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Restaurants cautiously opening dining rooms

Island Time, a restaurant in Thornton Park, is following procedures set forth by Orange County on May 1st to keep customers safe while also re-opening businesses in the county. (Photo by S.T. Cardinal)

As Orange County’s plan to re-open businesses begins, restaurants have been re-opening their dining rooms…cautiously.

Island Time, for example, is a restaurant in Thornton Park that re-opened to dine-in customers on Tuesday. Devon Tillman, owner of Island Time, has adopted some precautions as the restaurant starts the process of shifting to normal operations. All dinnerware and menus are now disposable, orders are now placed at the counter, the maximum diners allowed in the restaurant are cut by 75% and tables are spaced six feet apart.

“We’re staying cautious about it,” Tillman said. “We’re just limiting contact, so that’s why the whole disposable items and the quick serve type service. It’s just to limit contact between everybody.”

Orange County’s plan to re-open businesses in the state began with Orange County Mayor Jerry Demings’ executive order 20-12 on May 1. This order states that restaurants can operate at 25% capacity in their dining room with tables six feet apart and parties of less than 10.

The Orange County executive order is more strict than phase I of the State of Florida’s “Safe. Smart. Step-by-Step” plan for re-opening businesses in Florida, which allows 50% capacity indoors. Phase I of Florida’s plan started May 4, a few days after the Orange County order went into effect. For restaurants in Orlando, the 25% indoor capacity rule takes precedent over the state’s plan.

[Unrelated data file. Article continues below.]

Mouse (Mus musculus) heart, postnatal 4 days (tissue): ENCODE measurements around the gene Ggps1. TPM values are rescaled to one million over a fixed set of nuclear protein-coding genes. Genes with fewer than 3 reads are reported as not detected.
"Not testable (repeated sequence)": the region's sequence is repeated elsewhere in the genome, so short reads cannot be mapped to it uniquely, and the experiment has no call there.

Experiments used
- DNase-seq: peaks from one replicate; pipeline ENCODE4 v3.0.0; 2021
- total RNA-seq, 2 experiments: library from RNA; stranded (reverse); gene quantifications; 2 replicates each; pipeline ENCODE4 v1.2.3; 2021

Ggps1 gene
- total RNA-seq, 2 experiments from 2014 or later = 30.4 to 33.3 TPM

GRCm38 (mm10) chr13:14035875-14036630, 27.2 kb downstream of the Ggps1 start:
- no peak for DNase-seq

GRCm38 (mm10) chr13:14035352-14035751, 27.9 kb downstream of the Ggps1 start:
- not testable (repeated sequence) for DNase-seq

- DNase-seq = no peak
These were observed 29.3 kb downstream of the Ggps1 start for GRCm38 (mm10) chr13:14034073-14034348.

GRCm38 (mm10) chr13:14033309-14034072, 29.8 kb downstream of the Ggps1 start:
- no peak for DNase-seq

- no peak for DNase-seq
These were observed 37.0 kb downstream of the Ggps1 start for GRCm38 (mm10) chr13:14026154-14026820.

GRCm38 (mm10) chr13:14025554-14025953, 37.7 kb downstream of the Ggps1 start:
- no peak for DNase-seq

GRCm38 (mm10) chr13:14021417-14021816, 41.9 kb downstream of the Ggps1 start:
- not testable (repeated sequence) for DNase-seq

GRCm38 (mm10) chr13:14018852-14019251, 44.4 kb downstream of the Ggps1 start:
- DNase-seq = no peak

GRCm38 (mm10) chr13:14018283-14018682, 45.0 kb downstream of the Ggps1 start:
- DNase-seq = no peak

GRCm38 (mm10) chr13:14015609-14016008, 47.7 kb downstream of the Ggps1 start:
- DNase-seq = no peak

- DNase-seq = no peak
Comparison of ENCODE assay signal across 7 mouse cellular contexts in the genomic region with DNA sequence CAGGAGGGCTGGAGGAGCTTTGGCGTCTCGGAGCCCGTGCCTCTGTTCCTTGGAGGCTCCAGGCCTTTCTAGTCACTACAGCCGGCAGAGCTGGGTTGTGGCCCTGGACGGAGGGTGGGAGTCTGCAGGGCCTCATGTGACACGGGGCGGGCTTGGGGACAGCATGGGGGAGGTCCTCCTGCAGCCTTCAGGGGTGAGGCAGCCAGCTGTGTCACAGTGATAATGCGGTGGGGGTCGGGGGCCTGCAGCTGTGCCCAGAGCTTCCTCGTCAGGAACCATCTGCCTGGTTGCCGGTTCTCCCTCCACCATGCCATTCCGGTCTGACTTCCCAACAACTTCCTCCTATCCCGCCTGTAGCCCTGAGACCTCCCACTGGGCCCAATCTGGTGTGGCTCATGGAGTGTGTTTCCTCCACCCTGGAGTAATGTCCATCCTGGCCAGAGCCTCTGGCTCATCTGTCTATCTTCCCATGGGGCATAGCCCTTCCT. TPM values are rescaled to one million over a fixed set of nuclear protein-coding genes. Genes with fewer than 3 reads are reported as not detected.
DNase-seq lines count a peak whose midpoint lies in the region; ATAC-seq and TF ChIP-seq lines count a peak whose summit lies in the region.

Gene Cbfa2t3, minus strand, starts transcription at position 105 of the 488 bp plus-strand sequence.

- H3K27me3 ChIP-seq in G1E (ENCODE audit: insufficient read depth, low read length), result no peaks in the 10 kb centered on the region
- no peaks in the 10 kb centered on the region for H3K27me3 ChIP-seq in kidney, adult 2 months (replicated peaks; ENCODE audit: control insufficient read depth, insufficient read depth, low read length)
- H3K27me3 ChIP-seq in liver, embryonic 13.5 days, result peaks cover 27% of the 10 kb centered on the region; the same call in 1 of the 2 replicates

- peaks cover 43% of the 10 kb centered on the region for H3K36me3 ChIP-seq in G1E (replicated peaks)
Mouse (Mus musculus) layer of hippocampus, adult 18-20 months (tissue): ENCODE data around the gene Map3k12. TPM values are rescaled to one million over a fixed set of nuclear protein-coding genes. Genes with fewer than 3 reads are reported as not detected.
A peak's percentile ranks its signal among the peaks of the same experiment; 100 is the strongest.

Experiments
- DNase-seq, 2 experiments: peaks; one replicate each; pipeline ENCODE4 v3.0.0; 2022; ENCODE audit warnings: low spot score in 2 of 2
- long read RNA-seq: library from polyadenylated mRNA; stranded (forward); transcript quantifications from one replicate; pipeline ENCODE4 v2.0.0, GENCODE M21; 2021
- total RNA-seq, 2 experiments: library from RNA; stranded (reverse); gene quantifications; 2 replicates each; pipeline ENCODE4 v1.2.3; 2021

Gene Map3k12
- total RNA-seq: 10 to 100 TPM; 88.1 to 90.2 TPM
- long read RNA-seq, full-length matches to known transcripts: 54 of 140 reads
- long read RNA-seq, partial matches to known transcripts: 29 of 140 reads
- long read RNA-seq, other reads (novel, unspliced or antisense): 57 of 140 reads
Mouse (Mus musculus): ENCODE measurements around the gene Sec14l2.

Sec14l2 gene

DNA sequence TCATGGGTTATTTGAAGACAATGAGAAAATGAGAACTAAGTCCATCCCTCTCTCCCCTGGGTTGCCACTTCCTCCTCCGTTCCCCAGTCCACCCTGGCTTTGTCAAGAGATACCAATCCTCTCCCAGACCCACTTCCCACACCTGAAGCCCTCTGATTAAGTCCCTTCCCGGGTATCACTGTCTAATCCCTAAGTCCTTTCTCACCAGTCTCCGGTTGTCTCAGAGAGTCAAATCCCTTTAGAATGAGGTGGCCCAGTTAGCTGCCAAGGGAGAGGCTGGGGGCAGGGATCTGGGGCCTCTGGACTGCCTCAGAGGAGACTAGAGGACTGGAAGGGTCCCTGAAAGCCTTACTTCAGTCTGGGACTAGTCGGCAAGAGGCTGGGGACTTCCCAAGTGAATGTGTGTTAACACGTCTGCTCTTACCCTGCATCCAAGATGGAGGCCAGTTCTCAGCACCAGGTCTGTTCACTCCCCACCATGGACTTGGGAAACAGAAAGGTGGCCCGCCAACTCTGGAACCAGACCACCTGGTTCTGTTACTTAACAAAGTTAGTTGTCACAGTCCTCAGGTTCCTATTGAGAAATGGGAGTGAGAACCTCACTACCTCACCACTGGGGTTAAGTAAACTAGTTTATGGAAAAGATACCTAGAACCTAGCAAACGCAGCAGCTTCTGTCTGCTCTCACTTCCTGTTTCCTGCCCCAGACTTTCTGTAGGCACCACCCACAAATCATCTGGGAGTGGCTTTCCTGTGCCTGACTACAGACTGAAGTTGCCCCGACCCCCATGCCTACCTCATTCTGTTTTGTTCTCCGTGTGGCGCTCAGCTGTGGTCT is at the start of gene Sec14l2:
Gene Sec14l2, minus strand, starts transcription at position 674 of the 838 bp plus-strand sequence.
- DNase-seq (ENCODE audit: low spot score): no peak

There is no capacity limit outdoors, and Orlando Mayor Buddy Dyer announced a lax on City restrictions, allowing restaurants to expand seating into their parking lots and public rights of way without applying for permits or paying fees.

When restrictions were initially ordered in late March and dining rooms were forced to close, many restaurants switched to take-out only. Island Time ran a daily take-out special for 10 dollars, and Tillman said Island Time “wasn’t really making any money” during that time, but it helped them stay relevant. And that was with one employee on the payroll: himself.

Other restaurants opted to fully close during the April shutdown. One such restaurant was Rusteak, which shuttered their College Park location after the initial restrictions closed dining rooms. On Monday, they opened their dining room at 25% occupancy with strict cleaning and safety precautions in place, but they can’t survive on such a limited crowd.

“One thing that is helping us are the to-go orders,” Daniel Aguilar, manager of Rusteak’s College Park location, said. “Considering the 25% maximum occupancy, we’re still relying on to-go orders. We pretty much changed our business model toward catering to to-go orders.”

The Ramen, a Japanese restaurant on N. Orange Avenue, isn’t opening their dining room yet. Son Park, the owner of the Japanese restaurant, said he wants to make sure the pandemic is fully behind them before taking that risk. He’s been working by himself to save money, and said dine-in customers used to be 85% of his business.

Now, he says, there have been days where he hasn’t sold any to-go orders. Park said he is worried that not enough people have been tested and is worried that tourism in Orlando will take a long time to rebound.

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